Ray Jones, a social work professor who has authored an extensive account of the Baby P case, says the reaction to Peter’s death was “exceptional” in three ways – the intensity of The Sun’s coverage, Cameron’s decision to politicise it “from day one of the story breaking”, and the “degree of harassment and hatred” directed at Shoesmith and the social workers.
“But we have still seen cases since where local MPs have demanded the sackings of social workers and directors. It was again the social workers who got targeted, not the other agencies. So we still see social workers in the firing line and politicians lining up to take shots when they’re under pressure,” he says.
“We know now from Ed Balls’ autobiography that he was under tremendous personal pressure from tabloid editors to act. The message he was given was that if he didn’t do what was demanded and sack Sharon Shoesmith, he himself would be in the frame.
“He caved in under the pressure, that’s my view, and I don’t have confidence that the tabloids have changed their behaviour that much or that politicians would behave any more responsibly if faced by that.”
Jones says there remains little understanding or recognition of the strain social workers and councils are under, and the profession itself needs to find ways to challenge that. He cites the way teachers and police officers are currently highlighting the impact of cuts to their services. He wants social work to do the same.
“We have to be up front with the media and seek the opportunities to talk about the realities of what it is going on. That has to be proactive, not just us responding when something awful has happened,” he says.
“We have to be fairly strong in telling that story about how bad and difficult it has become, certainly in parts of the country, to do the work we need to do to the standard we need to do it.”
Jones feels the British Association of Social Workers (BASW) is becoming “more willing to get out there in the public” and make the case for social work, helped by a growing membership and better regional representation.
When she looks back, Christou feels BASW and other sector bodies should have done more to stand up publicly for the Haringey social workers during the height of the Baby P furore. Shoesmith believes the profession’s representatives may have been wary of taking a position on details of the case while investigations were ongoing. But she believes they could and should have focused on arguing that the social workers should receive a fair hearing.
“That’s what was needed.”
Christou says that while few individual social workers spoke out publicly in support during the height of the Baby P furore, having done the job for 25 years and seen other high profile cases hit the headlines she can understand why.
“I was probably guilty of that myself. I think it’s just everyone gets terrified that it will happen to you. So you keep away from it, or don’t engage with it. Everyone knows it’s a possibility if you’re working with vulnerable children. You just hope it’s not you.”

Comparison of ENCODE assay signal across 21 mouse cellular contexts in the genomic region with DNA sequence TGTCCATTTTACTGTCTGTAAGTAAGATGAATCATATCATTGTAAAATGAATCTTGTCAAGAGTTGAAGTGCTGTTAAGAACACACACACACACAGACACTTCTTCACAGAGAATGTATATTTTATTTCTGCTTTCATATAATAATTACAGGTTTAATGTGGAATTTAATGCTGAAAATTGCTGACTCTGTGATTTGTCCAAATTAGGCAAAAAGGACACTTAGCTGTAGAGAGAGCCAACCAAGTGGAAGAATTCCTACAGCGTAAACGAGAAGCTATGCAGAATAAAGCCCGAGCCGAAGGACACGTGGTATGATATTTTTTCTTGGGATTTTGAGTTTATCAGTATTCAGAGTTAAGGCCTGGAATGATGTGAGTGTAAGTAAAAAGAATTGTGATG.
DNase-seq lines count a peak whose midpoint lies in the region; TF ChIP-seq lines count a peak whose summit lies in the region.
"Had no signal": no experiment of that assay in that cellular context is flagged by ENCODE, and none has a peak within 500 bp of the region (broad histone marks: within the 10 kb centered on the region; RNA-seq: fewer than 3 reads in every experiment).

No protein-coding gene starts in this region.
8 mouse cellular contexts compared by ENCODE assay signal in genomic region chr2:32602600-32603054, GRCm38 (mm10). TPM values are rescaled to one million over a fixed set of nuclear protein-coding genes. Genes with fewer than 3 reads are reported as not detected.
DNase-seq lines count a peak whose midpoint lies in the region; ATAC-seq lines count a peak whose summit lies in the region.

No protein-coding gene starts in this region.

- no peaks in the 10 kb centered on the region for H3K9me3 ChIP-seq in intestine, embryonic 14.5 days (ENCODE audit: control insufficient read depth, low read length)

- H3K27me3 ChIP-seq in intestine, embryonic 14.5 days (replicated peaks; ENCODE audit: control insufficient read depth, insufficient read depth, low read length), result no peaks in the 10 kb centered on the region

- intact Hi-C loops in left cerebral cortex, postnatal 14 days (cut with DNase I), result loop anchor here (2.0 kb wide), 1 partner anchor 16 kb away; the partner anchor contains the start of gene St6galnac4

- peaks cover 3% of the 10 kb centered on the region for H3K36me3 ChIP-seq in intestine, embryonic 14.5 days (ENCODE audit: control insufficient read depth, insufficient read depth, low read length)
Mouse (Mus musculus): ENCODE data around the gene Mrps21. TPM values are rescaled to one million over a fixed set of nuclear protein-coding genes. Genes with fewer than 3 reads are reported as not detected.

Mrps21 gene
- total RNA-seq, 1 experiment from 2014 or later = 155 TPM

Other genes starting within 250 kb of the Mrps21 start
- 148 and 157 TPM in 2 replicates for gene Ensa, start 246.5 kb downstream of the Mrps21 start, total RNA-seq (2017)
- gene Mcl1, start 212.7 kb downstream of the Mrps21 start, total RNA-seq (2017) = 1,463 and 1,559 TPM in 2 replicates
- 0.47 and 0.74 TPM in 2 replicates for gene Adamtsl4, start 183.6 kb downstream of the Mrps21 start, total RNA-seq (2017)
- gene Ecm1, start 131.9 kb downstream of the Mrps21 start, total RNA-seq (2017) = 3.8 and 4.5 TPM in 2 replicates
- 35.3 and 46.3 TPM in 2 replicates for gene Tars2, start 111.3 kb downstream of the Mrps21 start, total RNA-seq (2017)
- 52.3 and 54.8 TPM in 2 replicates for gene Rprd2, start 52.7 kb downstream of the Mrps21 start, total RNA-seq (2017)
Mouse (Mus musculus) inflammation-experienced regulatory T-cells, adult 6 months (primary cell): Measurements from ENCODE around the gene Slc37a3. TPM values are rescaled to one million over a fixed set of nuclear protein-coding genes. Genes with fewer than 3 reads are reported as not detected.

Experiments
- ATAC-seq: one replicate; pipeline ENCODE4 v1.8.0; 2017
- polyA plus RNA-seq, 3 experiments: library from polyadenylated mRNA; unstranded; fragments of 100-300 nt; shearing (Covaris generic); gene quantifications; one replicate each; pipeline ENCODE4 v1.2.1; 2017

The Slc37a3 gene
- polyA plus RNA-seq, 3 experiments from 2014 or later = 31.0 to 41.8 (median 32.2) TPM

She is, however, incredibly grateful to those who reached out privately. For months she emailed a social worker who was going through a similar experience, albeit without the same degree of press attention, and every time she hears of a serious case review she remembers how isolating it can feel for the social workers involved.
Both Christou and Shoesmith are glad that what they feel is a more complete picture of the Baby P case has emerged in recent years than that which dominated the front pages for so long.
They say Jones’s book on the scandal, published in 2014, genuinely changed their lives because it told a different side of the story that detailed the political and media forces involved. They also credit a handful of journalists who they feel took the time to dig deeper into the case.
Shoesmith says that the Baby P fallout means social workers have woken up to their vulnerability to those political and media forces, but she is not yet confident the profession knows what to do about it.
“I hope they don’t put their heads back in the sand,” she says.
Christou has never before spoken publicly at length about her own experiences of the Baby P fallout because she says she never wanted to be portrayed as a victim. She says there is rarely a day that goes by when she doesn’t think of Peter and his family.
“I am always acutely aware that at the heart of this story is a little boy failed by the services there to protect him. He is the real victim and at the hand of those supposed to love and care for him he too experienced disbelief, shock, terror, confusion, fear, battering, sadness, physical pain, numbness, frustration and more.”
Christou says she is still learning to make the best of things. When she thinks back to the events of 2007 and 2008 that came to shape so much of her life since, “the anger is not there so much anymore, but the sadness is”.
“I need to put it behind me. That bit of me being ‘one of the Baby P social workers’ is being eroded all of the time and that’s the way it should be.”